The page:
Getting Your Team to Give Meaningful Interview Feedback

August 26, 2015 at 10:36 AM Rob Stevenson

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Once you’ve done your job finding, contacting, psyching up, and scheduling your candidate, you may find yourself in the anxiety-laden position of sitting back and letting the team make the decision. Once you’ve passed off the candidate, you want to make sure they’re in the best position to succeed, and part of that is ensuring your own team is in the best position to complete an accurate assessment. Here are some ways your friends here at Entelo go about making sure we get a comprehensive view of candidates.

 

Divide and Conquer

Firstly, you want to make sure your team is prepped on what specifically they should cover in their interview. Take some time to figure out who’s best off covering what, according to individual expertise. When candidates have to repeat themselves, it wears them out and their enthusiasm will wane. Further, this overlapping means you’re wasting time not turning over new rocks. Have a brief pre-interview pow wow to delineate interview responsibilities. 

Secondly, once you’ve divided the team, make sure they stay divided. Try to stop people from discussing candidates until they’ve given an official yes or no, as talking to a fellow interviewer is sure to color someone’s judgment. Once people have sorted out their thoughts and given an initial yes/no, by all means open up the floor for discussion. First, though, you want to make sure you’re painting an accurate picture of the candidate, and you can’t do it if each person’s judgment is passed through the filter of their colleagues first.

 

Proper Feedback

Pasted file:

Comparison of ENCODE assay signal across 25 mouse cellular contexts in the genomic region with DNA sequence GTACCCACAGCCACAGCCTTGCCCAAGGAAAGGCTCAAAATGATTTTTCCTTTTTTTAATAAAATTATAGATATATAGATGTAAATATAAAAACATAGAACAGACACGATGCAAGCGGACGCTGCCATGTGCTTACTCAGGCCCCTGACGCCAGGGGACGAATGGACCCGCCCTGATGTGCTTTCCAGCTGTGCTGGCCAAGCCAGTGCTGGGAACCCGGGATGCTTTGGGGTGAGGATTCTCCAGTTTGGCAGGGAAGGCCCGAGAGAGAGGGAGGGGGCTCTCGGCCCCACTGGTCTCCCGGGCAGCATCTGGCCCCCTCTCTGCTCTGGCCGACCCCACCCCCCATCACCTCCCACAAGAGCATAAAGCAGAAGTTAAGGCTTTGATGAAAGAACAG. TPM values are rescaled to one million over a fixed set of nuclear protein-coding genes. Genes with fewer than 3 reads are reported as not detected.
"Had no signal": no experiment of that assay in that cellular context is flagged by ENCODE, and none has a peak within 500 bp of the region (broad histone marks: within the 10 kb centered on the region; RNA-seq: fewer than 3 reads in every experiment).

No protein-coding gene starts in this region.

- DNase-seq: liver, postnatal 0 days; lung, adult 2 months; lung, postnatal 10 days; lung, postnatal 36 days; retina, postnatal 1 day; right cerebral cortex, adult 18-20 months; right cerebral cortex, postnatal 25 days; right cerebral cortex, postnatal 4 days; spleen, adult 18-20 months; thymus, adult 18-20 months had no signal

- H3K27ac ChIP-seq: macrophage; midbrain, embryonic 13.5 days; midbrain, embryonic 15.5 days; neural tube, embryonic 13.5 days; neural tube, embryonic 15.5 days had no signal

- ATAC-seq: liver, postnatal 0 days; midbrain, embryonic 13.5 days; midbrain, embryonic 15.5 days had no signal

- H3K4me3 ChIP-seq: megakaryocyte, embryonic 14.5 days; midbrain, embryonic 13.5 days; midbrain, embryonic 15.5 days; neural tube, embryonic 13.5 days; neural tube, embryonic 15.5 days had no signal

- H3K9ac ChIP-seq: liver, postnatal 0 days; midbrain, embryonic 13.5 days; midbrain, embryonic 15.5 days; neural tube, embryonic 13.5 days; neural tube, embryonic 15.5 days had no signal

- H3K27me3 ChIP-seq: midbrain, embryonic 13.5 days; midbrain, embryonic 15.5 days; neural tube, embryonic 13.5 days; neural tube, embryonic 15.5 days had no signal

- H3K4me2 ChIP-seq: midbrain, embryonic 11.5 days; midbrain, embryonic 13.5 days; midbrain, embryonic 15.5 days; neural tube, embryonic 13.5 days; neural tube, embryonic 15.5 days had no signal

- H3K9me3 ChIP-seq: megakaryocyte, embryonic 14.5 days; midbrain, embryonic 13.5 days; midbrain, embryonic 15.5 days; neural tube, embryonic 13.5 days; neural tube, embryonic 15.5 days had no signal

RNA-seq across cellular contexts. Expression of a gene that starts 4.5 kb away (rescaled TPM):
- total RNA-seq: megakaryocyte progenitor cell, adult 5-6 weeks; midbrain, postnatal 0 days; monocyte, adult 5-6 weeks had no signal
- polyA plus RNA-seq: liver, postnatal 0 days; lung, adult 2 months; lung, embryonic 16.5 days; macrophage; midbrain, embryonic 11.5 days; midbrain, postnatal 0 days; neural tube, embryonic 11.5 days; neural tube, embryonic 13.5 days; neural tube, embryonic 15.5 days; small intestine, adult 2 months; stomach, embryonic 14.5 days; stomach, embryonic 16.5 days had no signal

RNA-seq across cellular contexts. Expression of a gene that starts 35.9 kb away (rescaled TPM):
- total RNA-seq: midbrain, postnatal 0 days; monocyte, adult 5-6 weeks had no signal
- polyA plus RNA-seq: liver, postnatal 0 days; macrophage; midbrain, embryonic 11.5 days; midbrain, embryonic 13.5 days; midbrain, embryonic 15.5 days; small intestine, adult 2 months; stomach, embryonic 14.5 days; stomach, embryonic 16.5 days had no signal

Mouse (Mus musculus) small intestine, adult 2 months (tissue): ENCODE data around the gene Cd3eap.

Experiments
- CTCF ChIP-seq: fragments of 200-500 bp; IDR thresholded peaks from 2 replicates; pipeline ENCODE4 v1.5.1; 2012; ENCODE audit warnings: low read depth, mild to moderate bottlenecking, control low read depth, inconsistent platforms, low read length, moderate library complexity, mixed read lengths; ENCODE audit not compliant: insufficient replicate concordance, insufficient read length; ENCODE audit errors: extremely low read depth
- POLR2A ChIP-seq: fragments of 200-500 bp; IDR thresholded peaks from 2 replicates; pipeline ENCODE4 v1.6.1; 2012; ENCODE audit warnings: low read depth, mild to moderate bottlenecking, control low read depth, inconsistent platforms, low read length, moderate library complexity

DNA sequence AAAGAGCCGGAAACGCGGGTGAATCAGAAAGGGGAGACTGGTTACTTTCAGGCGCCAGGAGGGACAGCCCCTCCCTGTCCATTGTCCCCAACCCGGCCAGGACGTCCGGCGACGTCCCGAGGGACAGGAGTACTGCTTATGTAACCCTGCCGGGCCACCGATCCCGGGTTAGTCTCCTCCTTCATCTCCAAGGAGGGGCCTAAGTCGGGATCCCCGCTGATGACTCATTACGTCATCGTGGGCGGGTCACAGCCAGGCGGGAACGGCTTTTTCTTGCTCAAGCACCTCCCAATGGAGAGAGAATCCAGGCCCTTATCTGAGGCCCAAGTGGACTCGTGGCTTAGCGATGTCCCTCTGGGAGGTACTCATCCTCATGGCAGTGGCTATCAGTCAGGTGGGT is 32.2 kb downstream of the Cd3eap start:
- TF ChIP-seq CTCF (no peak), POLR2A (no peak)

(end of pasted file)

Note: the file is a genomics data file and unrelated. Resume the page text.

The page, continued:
Once your team is done interviewing, they’ll likely head over to your ATS-powered scoresheet to share their thoughts. Here’s where you need to do the bulk of your work. The comments left by each interviewer should not just be their disparate notes taken throughout the meeting, errantly scrawled throughout the margins of resumes. Rather, it should tell a story about what specifically impressed them or left them begging. Walking through first impressions, into the bulk of the conversation, and taking note of elements such as preparedness and genuine interest. The goal of having your interviewers fill out a scoresheet is not just to share their thoughts, but to qualify their judgment. If they gave the thumbs up, why? Urge them to be specific. Same goes for when someone on your team wants to put on a red light. What turned them off?

Even if your team isn’t packed with aspiring Dostoyevskys, you can still create a scenario which gives you a comprehensive view without the need to write a novel. Many ATSs offer canned or scale response questions, so this is an opportunity to delineate specific rigors of the job and see how your team believes the candidate fits within them. Here’s an example of the responses we require for a entry level sales position here Entelo: 

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How do you go about ensuring your team comes out of their interviews with concrete assessments of talent? Hit us up in the comments!

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